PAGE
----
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Twitter 'has the power to change television'

Do you give a tweet about seeing Twitter on TV?
Do you give a tweet about seeing Twitter on TV?

The insanely popular micro-blogging website Twitter is to be used officially in a series of new TV shows.

The service will play a key part in a US game show that has been branded a "competitive TV series" that will "harness Twitter to put players on the trail of celebrities."

Twitter founder Biz Stone has even commented that Twitter "might have the power to transform television."

More TV shows on the way

Although word on the show is thin on the ground, TV and movie production bible Variety is saying that the show is being produced Brillstein and Reveille (makers of the US Office) and have spoken to Jon Liebman of Brillstein who believes it is "a compelling way to bring the immediacy of Twitter to life on TV."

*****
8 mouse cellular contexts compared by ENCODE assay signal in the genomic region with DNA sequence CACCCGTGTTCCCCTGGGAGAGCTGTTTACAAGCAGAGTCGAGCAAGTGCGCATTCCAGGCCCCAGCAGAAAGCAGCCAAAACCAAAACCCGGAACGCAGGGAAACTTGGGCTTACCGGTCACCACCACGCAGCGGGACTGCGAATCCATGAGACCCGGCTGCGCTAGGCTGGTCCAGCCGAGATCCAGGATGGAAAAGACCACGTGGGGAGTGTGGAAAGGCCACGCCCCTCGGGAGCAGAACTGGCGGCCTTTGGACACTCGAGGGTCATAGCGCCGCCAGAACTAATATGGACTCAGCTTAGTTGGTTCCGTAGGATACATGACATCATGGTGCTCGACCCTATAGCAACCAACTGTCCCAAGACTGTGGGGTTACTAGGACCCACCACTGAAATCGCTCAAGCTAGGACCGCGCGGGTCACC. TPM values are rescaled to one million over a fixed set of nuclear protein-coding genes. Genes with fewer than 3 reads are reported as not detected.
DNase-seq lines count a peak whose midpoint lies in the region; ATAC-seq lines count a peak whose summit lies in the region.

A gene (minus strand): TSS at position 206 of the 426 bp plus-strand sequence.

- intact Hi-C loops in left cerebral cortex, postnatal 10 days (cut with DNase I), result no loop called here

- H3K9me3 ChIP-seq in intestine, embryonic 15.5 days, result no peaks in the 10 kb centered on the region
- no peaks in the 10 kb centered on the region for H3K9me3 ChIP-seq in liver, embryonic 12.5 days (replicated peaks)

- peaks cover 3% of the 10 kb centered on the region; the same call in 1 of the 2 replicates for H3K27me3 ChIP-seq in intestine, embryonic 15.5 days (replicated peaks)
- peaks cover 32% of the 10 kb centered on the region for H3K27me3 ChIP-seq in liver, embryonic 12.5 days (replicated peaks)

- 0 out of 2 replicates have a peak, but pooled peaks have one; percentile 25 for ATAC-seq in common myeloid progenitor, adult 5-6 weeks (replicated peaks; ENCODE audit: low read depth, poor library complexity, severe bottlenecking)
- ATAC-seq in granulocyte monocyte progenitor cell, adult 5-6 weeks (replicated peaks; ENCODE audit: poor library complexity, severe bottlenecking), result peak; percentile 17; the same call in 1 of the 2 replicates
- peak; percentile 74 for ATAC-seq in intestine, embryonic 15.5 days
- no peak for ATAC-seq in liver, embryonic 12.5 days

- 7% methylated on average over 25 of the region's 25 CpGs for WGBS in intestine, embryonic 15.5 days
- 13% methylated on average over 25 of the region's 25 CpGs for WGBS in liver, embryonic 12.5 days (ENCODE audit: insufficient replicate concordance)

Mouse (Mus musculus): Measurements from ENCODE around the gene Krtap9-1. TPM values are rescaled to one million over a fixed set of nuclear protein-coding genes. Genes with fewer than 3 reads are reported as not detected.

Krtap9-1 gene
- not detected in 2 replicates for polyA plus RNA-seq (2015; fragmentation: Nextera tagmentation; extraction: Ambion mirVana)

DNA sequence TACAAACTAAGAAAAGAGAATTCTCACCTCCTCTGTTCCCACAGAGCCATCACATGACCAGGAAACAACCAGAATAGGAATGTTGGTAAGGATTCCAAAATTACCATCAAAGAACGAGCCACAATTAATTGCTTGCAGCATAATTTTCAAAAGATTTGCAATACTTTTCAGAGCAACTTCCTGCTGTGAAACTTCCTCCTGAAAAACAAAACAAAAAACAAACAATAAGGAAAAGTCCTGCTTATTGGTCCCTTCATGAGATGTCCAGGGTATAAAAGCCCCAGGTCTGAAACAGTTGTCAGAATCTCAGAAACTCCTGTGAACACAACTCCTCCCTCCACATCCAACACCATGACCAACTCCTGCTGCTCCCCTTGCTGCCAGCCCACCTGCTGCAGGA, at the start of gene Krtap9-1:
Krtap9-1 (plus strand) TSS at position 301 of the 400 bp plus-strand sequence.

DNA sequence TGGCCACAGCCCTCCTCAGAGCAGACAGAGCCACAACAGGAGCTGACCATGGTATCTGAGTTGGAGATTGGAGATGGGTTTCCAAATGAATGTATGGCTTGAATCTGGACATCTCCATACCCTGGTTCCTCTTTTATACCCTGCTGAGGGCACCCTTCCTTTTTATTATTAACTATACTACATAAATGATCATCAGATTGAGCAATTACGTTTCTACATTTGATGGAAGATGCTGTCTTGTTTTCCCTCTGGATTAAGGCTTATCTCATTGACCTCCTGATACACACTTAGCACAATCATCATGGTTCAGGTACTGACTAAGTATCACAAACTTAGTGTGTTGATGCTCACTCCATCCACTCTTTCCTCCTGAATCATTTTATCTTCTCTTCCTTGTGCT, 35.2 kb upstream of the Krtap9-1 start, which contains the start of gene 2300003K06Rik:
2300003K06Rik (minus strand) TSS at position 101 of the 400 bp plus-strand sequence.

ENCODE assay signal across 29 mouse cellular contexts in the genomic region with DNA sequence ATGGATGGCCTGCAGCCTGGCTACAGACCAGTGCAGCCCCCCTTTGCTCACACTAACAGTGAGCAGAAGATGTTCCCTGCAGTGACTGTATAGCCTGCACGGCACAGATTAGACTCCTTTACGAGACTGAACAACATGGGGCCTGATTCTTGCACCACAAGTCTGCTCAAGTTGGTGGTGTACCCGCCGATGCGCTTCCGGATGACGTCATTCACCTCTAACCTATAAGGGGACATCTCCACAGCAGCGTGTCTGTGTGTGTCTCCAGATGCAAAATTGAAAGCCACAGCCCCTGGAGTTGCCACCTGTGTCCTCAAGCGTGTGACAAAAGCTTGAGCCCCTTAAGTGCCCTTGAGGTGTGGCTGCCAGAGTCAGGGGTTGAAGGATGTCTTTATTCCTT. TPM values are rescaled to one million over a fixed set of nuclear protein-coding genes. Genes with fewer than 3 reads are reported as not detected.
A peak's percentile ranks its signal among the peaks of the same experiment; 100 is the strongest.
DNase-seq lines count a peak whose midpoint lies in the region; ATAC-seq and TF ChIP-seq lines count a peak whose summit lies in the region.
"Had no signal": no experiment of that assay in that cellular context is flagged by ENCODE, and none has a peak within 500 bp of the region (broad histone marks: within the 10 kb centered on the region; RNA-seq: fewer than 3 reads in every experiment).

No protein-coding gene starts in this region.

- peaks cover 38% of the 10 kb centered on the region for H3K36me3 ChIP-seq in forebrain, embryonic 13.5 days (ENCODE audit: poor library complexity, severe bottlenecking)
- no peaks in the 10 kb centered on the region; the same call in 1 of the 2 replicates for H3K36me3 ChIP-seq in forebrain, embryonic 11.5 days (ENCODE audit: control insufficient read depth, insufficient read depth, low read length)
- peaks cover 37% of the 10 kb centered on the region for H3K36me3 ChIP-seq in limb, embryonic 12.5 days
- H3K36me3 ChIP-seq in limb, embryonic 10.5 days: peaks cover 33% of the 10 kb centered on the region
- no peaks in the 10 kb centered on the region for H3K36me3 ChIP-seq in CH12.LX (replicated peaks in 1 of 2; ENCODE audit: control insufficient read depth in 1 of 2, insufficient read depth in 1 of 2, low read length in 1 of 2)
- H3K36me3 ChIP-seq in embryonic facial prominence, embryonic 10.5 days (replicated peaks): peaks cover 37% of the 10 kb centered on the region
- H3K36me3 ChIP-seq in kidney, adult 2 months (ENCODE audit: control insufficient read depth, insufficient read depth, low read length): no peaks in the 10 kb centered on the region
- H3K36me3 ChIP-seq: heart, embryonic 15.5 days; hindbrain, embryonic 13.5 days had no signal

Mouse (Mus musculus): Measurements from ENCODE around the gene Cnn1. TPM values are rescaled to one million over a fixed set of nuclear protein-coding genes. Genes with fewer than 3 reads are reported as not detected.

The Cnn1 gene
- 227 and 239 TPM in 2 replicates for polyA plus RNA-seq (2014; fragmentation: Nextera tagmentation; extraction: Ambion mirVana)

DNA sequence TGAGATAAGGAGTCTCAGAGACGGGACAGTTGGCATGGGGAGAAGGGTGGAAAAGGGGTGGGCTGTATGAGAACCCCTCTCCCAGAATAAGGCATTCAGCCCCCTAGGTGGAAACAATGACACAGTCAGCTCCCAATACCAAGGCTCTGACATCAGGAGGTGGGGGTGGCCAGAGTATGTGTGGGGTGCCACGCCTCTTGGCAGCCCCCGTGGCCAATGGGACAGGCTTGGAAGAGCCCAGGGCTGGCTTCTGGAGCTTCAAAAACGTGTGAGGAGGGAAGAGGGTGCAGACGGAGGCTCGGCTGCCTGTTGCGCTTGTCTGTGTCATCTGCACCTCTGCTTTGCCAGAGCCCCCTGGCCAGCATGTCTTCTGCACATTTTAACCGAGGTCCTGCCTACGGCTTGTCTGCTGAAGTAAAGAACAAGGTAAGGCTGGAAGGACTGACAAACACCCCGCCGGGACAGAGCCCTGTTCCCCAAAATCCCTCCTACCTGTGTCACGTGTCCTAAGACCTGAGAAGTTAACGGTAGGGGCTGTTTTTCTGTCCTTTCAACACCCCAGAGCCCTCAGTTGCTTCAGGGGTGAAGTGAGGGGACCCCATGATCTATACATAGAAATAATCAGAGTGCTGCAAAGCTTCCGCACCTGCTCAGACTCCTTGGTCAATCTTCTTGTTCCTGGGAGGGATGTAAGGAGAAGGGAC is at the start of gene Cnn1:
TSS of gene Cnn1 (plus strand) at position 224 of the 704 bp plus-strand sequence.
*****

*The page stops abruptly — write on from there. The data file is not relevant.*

This isn't going to be the only show to incorporate Twitter, however. Mashable is reporting that while Twitter's founder Biz Stone has signed on the dotted line for the show, it is a non-exclusive contract. This essentially means that we could see a barrage of shows based around Twitter in the near future.

Stone explained in a statement that "Twitter's open approach might have the power to transform television - the dominant communications receiver worldwide. We're very excited to see where these experiments take us."

Trending topic

There are already a number of shows around, with MTV's upcoming Alexa Chung Show apparently going to use the service as part of its reportoire. It is unclear whether this has been officially endorsed by Twitter or not.

As is the case with twitter, there is already a trending topic on the website regarding the show, unsurprisingly tagged as #nottwittertv.

Here users are campaigning against the show, claiming the celebrity angle may push A-listers away from using the website.

Marc Chacksfield

Marc Chacksfield is the Editor In Chief, at DC Thomson. He started out life as a movie writer for numerous (now defunct) magazines and soon found himself online - editing a gaggle of gadget sites, including TechRadar, Digital Camera World and Tom's Guide UK. At Shortlist you'll find him mostly writing about movies and tech, so no change there then.